As SBP and/or DBP may change prior to a CVE or death, we performed analyses in which we censored the last reported SBP before a CVE or death (ESM Table 4). In these analyses, we found the highest risks in the lowest and highest SBP intervals of both CVEs and all-cause mortality (in a similar pattern). However, the HRs were lower overall than when mean BPs were used for CVEs (HR 1.2 [95% CI 1.0, 1.3] vs HR 2.3 [95% CI 2.0, 2.6] for the lowest and HR 1.4 [95% CI 1.2, 1.5] vs HR 2.9 [95% CI 2.6, 3.3] for the highest SBP interval) and for all-cause mortality (HR 1.0 [95% CI 0.96, 1.3] vs HR 2.4 [95% CI 2.1, 2.7] for the lowest and HR 1.7 [95% CI 1.5, 1.9] vs HR 2.0 [95% CI 1.8, 2.3] for the highest SBP interval).

Unadjusted analyses assessing the relationship of both SBP and DBP with CVE or all-cause mortality show similar patterns, but the magnitudes of risk (i.e. HRs) are higher for all BP groups (data shown in ESM Tables 5 and 6).

When patients with prior CVD and/or CHF were excluded, findings were very similar to those previously described, such that the lowest and highest SBP levels were still associated with the highest risk of CVEs and all-cause mortality (shown in ESM Table 7). It should, however, be noted that the HRs for CVEs and all-cause mortality were somewhat higher overall in the different SBP intervals when comparing patients without prior CVD and/or CHF with all patients.

In addition, stratification for the absence or presence of albuminuria did not alter results substantially (shown in ESM Table 8 and 9). However, it should be noted that the HR for CVE in the lowest SBP group was slightly higher for normoalbuminuric patients than for those with albuminuria (HR 2.4 [95% CI 2.1, 2.8] vs HR 2.2 [95% CI 1.8, 2.6], respectively).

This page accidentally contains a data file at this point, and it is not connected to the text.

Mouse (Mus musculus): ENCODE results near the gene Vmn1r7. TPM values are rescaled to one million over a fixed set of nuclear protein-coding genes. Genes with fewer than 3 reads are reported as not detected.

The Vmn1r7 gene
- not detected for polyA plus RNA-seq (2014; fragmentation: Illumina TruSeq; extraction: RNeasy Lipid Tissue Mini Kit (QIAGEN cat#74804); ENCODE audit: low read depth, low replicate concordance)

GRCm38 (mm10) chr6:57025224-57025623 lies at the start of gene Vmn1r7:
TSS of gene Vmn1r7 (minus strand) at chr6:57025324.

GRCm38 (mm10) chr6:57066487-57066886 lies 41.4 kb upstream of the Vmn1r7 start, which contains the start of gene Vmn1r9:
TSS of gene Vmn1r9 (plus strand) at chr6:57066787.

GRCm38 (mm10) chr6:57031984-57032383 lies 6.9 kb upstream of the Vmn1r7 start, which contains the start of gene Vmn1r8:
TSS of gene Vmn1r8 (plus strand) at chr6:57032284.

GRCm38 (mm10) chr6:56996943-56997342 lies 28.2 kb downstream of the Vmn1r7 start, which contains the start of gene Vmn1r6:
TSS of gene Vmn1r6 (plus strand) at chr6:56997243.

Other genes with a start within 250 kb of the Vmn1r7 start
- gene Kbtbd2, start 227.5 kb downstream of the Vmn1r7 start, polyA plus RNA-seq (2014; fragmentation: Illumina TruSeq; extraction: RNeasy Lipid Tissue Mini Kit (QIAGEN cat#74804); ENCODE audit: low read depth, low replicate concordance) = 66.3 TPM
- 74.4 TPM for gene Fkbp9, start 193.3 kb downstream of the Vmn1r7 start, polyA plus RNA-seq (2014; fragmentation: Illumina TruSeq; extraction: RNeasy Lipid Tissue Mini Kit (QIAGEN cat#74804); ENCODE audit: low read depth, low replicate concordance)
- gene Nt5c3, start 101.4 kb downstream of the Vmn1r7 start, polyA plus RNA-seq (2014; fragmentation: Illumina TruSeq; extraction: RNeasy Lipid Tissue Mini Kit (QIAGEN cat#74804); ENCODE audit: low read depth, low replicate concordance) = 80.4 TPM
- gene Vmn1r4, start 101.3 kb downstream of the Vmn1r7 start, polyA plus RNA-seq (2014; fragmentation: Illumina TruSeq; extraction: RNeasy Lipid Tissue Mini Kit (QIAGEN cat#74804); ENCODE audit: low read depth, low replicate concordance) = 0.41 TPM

Unadjusted analyses of interaction between both SBP and DBP and potential confounders on risk of CVE and all-cause mortality were also performed. These data for are shown in ESM Tables 10 and 11.

The non-linear spline of the 6 year rate of CVEs by mean SBP as a continuous variable is shown in Fig. 1. The risk of CVE was adjusted as described for the Cox model in Table 2. A progressively increased risk of CVEs was seen with both SBP <110 mmHg and SBP >150 mmHg. In addition, and interestingly, slight increases in risk of CVEs were found for SBPs of 130 and 140 mmHg. These increases in HRs mirrored the results found in the Cox model for the SBP intervals 128–131 and 139–142 mmHg in Table 2.

Association between DBP and both cardiovascular events and all-cause mortality in patients with RI

Table 3 gives the prevalence and HRs of CVEs and all-cause mortality in each group by DBP. Patients with DBP of 40–63 mmHg and 83–125 mmHg had the highest incidence and risk of CVEs and all-cause mortality: CVEs (n = 1,625 [49.0%], HR 2.0 [95% CI 1.8, 2.2]) and all-cause mortality (n = 1,662 [50.1%], HR 2.0 [95% CI 1.8, 2.2]), and CVEs (n = 1,235 [37%], HR 2.3 [95% CI 2.0, 2.5]) and all-cause mortality (n = 1,151 [35%], HR 2.3 [95% CI 2.0, 2.6]), respectively. The highest incidence of CHD occurred in patients with very low DBP (40–63 mmHg, n = 1,197 [36.1%], HR 2.1 [95% CI 1.8, 2.4]) but, as expected, the highest incidence of stroke was found in patients with the highest DBP (83–125 mmHg, n = 323 [9.7%], HR 2.6 [95% CI 2.0, 3.4]). An additional analysis adjusting for SBP is shown in ESM Table 12.

In a complementary analysis, we censored the last reported DBP before a CVE or death (data presented in ESM Table 13). The highest risks of CVEs and all-cause mortality were found in the lowest and highest DBP intervals but the HRs were lower overall compared with using the mean BPs, except for all-cause mortality in the highest DBP interval (83–125 mmHg), where the HRs were nearly identical in the two different analyses (HR 2.3 [95% CI 2.0, 2.6] for both).

The non-linear spline of the 6 year rate of CVEs with mean DBP as a continuous variable is shown in Fig. 2. The risk of CVE was adjusted as described for the Cox model in Table 3. The risk of CVEs increased significantly with a DBP of <65 and >95 mmHg. A U-shaped relationship between DBP and CVEs was found, except for DBPs around 70, 75 and 80 mmHg. These increases in HRs mirror the results found in the Cox model for the DBP intervals 70–72, 74–76 and 78–80 mmHg shown in Table 3.
Table 3